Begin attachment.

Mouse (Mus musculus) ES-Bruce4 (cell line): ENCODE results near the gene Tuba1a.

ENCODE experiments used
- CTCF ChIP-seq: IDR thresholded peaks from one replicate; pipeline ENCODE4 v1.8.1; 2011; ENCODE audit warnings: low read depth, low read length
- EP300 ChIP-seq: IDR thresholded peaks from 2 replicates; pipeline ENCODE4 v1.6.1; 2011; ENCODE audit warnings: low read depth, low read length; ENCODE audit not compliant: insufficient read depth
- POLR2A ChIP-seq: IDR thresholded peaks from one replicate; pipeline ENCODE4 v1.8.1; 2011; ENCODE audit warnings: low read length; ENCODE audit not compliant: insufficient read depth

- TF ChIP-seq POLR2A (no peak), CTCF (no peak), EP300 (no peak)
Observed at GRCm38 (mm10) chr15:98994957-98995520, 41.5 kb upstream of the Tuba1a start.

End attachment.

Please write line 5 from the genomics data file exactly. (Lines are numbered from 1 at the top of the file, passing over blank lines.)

- POLR2A ChIP-seq: IDR thresholded peaks from one replicate; pipeline ENCODE4 v1.8.1; 2011; ENCODE audit warnings: low read length; ENCODE audit not compliant: insufficient read depth